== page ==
Nearly all of the time, the officers refused to speak to me. Despite this, I heard people who I believed to be officers whispering into my vents, telling me they hated me and calling me names. To this day, I am not sure if the officers were doing this to me, or if I was starting to lose it and these were hallucinations.
In the side pocket cell, I lost some ability to distinguished what was real. I dreamt I was in prison. When I woke up, I was not sure which was reality and which was a dream.
Silverstein’s solitary confinement resulted from his killing 2 fellow inmates and a prison guard, which he claims was done in self-defense. He is now arguing that his confinement violates the 8th Amendment’s prohibition on Cruel and Unusual punishment, as well as his guarantee of Due Process.
This case shouldn’t concern you because Silverstein doesn’t deserve to be punished; he does. Indeed, Silverstein himself acknowledges his own guilt and understands that he deserves to live the rest of his life in prison. However, there are three issues here: the first is the appropriate level of culpability for his actions: if indeed he did act in self-defense, then these killings were justified, and he certainly does not deserve to be put in solitary confinement for 28 years.
The second issue concerns the negative externalities of solitary confinement: harsh punishments can do more to encourage criminal behavior than to stop it. How on earth should we expect anyone to leave prison rehabilitated after being subject to punishments which result in severe psychological damage? It would make more sense to replace any extended solitary confinement sentence with a de facto life sentence without parole, since these individuals are highly likely to either a) be incapable of functioning at normal capacity upon release, or b) re-offend based on their substantial alienation from society.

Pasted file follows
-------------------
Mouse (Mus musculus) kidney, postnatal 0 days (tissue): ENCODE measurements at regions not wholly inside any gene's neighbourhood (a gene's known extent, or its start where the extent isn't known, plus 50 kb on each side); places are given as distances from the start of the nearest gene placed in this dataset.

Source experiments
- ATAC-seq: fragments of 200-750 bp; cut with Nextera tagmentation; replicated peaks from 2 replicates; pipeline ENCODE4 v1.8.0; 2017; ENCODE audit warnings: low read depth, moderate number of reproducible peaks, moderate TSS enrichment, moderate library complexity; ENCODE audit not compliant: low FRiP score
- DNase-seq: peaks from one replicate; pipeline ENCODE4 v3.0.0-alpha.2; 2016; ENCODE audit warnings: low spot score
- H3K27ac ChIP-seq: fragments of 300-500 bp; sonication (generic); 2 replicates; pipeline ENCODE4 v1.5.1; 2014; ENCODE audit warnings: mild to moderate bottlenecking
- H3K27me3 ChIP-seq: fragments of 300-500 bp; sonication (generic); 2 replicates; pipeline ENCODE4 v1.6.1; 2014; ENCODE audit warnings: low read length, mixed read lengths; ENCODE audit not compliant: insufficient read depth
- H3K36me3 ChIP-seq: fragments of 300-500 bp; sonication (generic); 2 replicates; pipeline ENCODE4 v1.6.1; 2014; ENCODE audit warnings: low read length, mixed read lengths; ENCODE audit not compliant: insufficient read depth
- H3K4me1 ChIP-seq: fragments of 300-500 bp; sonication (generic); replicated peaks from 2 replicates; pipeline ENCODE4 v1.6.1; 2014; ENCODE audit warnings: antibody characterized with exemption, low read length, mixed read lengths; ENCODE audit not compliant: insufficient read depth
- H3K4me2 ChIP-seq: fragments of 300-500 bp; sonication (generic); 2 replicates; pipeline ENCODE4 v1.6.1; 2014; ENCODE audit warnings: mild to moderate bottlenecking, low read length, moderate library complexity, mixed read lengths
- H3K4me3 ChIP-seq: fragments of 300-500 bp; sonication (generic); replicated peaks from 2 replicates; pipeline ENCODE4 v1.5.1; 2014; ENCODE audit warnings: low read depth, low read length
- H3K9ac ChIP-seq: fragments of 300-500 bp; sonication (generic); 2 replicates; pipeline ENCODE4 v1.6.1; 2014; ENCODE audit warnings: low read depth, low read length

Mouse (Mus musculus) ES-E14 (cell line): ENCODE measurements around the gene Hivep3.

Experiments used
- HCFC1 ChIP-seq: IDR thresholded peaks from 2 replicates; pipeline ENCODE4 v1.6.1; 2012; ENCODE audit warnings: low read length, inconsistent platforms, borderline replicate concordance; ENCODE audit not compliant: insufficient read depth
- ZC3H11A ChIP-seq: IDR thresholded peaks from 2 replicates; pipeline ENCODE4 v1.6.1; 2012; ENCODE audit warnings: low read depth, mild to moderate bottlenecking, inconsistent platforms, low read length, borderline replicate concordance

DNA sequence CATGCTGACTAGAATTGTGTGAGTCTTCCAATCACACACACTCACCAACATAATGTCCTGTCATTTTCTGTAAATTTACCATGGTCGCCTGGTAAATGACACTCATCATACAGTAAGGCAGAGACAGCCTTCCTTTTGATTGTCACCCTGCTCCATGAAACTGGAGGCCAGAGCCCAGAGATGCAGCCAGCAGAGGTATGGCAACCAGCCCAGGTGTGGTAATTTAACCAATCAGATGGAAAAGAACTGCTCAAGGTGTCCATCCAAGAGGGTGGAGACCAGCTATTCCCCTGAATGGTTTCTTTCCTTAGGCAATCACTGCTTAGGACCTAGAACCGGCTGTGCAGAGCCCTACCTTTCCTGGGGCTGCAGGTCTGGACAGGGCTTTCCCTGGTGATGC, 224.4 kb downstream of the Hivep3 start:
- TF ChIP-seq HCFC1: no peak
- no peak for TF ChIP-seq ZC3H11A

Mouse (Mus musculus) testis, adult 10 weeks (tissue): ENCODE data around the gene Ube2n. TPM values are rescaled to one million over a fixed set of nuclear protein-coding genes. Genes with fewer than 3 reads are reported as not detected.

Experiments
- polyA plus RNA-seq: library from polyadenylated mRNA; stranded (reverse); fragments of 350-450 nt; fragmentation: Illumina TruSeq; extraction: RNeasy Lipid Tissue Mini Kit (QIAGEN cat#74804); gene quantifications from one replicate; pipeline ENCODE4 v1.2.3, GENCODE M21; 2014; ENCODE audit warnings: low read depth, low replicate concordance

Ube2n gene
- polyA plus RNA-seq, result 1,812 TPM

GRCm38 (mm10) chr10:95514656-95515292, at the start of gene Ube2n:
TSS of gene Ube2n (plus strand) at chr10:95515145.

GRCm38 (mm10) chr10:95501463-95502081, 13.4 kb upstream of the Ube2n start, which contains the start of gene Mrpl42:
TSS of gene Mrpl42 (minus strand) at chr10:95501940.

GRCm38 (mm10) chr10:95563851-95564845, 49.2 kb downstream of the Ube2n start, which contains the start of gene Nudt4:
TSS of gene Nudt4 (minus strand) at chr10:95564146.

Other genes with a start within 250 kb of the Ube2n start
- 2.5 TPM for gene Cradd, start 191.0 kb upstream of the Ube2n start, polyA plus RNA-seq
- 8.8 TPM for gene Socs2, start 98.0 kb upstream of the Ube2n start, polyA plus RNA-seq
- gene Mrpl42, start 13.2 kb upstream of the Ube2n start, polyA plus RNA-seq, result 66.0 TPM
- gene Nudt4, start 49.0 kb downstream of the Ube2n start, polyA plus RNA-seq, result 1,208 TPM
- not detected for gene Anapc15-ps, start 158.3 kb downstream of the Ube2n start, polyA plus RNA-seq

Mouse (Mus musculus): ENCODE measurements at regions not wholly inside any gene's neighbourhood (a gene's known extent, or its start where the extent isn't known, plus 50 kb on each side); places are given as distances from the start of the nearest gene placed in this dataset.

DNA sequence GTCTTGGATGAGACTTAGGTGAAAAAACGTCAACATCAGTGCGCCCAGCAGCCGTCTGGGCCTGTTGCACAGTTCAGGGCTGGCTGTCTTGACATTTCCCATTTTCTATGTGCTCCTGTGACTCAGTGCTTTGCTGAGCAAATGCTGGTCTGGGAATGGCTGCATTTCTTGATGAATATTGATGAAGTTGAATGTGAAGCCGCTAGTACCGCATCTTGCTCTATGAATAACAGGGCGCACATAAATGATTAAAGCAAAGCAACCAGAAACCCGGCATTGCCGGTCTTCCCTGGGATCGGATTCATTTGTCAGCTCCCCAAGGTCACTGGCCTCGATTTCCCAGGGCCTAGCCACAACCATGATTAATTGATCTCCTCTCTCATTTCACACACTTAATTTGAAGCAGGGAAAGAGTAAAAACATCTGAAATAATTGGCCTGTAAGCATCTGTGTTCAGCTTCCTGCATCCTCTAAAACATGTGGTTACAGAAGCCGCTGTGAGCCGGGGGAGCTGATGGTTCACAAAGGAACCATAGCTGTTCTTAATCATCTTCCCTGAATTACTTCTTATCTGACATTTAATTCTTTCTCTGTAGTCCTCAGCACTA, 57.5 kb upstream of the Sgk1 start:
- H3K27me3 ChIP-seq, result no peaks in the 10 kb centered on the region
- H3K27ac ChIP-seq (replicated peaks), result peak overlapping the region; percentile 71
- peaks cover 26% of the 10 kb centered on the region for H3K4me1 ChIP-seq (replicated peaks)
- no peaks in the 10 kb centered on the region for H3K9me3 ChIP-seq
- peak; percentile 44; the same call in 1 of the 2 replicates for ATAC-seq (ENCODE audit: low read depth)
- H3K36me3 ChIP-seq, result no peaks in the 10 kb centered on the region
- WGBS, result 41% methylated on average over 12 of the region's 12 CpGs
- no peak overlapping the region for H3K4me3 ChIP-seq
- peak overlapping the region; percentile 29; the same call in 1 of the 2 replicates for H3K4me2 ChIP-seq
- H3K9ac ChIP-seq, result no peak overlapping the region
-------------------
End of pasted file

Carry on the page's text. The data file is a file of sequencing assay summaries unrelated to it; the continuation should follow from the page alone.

The third issue is the imperfection of our Criminal Justice System; for the vast majority of crimes, it is empirically impossible for our criminal justice system to prove that any crime happened with 100% certainty. That’s why we have burdens of proof like “preponderance of evidence” and “beyond a reasonable doubt” rather than “with 100% certainty.” 100% certainty often isn’t possible. We want to be as sure as we can that someone is guilty before we put them away. But even if our system is 99% accurate, that means 1 in every 100 criminal trials result in an innocent person being put away for a crime they didn’t commit. That’s what is at stake when we talk about these kinds of harsh punishments. What if that prison guard he killed really was killed in self-defense? Is it really all that far-fetched given the frequency with which prisoners are abused? If such is true, then we’ve subject a man to an extremely severe form of punishment which, even if you assume isn’t cruel and unusual, he nonetheless did not deserve in the first place. Punishing someone for a crime they didn’t commit is scary enough. Subjecting them to the equivalent of psychological torture is far, far worse.
When we acknowledge the necessity of the Criminal Justice System, we must also acknowledge its limits: one of those limits is the ability to know the facts of a “crime” with 100% certainty in most circumstances. Given that limitation, we should not be subjecting even serious criminals to this sort of treatment. Why? Because they might not be a criminal at all. And there’s more of them than you think.